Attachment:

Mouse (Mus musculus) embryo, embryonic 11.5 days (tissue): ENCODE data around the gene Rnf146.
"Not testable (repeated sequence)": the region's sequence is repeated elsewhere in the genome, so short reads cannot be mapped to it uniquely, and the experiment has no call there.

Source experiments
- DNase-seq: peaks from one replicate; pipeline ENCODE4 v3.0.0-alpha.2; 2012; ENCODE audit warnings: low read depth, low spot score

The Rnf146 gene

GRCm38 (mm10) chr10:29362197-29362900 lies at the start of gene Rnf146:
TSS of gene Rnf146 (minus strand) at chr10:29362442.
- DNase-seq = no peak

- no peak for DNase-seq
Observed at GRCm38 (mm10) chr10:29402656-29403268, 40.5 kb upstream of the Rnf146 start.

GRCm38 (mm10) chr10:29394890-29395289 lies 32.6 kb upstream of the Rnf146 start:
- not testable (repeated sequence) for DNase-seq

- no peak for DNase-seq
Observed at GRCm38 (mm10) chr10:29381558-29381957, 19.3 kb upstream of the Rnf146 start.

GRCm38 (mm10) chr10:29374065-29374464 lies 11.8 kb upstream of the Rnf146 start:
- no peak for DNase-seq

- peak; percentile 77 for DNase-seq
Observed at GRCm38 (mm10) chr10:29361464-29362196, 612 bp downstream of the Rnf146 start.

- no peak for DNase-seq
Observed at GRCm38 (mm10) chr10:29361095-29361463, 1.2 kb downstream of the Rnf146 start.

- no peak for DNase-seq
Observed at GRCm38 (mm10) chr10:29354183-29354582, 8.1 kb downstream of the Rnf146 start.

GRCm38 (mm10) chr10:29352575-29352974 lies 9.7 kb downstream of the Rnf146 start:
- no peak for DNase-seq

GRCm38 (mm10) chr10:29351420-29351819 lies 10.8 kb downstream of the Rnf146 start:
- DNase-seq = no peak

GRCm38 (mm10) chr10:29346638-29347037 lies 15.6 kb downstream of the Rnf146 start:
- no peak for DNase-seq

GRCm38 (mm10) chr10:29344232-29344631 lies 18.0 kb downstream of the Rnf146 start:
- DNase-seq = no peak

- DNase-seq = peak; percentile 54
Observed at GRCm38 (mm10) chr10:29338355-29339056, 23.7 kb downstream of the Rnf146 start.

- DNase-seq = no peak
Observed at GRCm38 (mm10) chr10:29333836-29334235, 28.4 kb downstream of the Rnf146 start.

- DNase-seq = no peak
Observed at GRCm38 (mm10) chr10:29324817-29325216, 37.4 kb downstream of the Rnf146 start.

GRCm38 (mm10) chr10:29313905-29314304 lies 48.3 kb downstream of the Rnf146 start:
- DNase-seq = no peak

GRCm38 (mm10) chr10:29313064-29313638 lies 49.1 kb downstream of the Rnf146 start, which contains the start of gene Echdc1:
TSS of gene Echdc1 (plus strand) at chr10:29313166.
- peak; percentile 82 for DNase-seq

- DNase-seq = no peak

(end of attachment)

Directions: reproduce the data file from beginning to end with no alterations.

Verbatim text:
Mouse (Mus musculus) embryo, embryonic 11.5 days (tissue): ENCODE data around the gene Rnf146.
"Not testable (repeated sequence)": the region's sequence is repeated elsewhere in the genome, so short reads cannot be mapped to it uniquely, and the experiment has no call there.

Source experiments
- DNase-seq: peaks from one replicate; pipeline ENCODE4 v3.0.0-alpha.2; 2012; ENCODE audit warnings: low read depth, low spot score

The Rnf146 gene

GRCm38 (mm10) chr10:29362197-29362900 lies at the start of gene Rnf146:
TSS of gene Rnf146 (minus strand) at chr10:29362442.
- DNase-seq = no peak

- no peak for DNase-seq
Observed at GRCm38 (mm10) chr10:29402656-29403268, 40.5 kb upstream of the Rnf146 start.

GRCm38 (mm10) chr10:29394890-29395289 lies 32.6 kb upstream of the Rnf146 start:
- not testable (repeated sequence) for DNase-seq

- no peak for DNase-seq
Observed at GRCm38 (mm10) chr10:29381558-29381957, 19.3 kb upstream of the Rnf146 start.

GRCm38 (mm10) chr10:29374065-29374464 lies 11.8 kb upstream of the Rnf146 start:
- no peak for DNase-seq

- peak; percentile 77 for DNase-seq
Observed at GRCm38 (mm10) chr10:29361464-29362196, 612 bp downstream of the Rnf146 start.

- no peak for DNase-seq
Observed at GRCm38 (mm10) chr10:29361095-29361463, 1.2 kb downstream of the Rnf146 start.

- no peak for DNase-seq
Observed at GRCm38 (mm10) chr10:29354183-29354582, 8.1 kb downstream of the Rnf146 start.

GRCm38 (mm10) chr10:29352575-29352974 lies 9.7 kb downstream of the Rnf146 start:
- no peak for DNase-seq

GRCm38 (mm10) chr10:29351420-29351819 lies 10.8 kb downstream of the Rnf146 start:
- DNase-seq = no peak

GRCm38 (mm10) chr10:29346638-29347037 lies 15.6 kb downstream of the Rnf146 start:
- no peak for DNase-seq

GRCm38 (mm10) chr10:29344232-29344631 lies 18.0 kb downstream of the Rnf146 start:
- DNase-seq = no peak

- DNase-seq = peak; percentile 54
Observed at GRCm38 (mm10) chr10:29338355-29339056, 23.7 kb downstream of the Rnf146 start.

- DNase-seq = no peak
Observed at GRCm38 (mm10) chr10:29333836-29334235, 28.4 kb downstream of the Rnf146 start.

- DNase-seq = no peak
Observed at GRCm38 (mm10) chr10:29324817-29325216, 37.4 kb downstream of the Rnf146 start.

GRCm38 (mm10) chr10:29313905-29314304 lies 48.3 kb downstream of the Rnf146 start:
- DNase-seq = no peak

GRCm38 (mm10) chr10:29313064-29313638 lies 49.1 kb downstream of the Rnf146 start, which contains the start of gene Echdc1:
TSS of gene Echdc1 (plus strand) at chr10:29313166.
- peak; percentile 82 for DNase-seq

- DNase-seq = no peak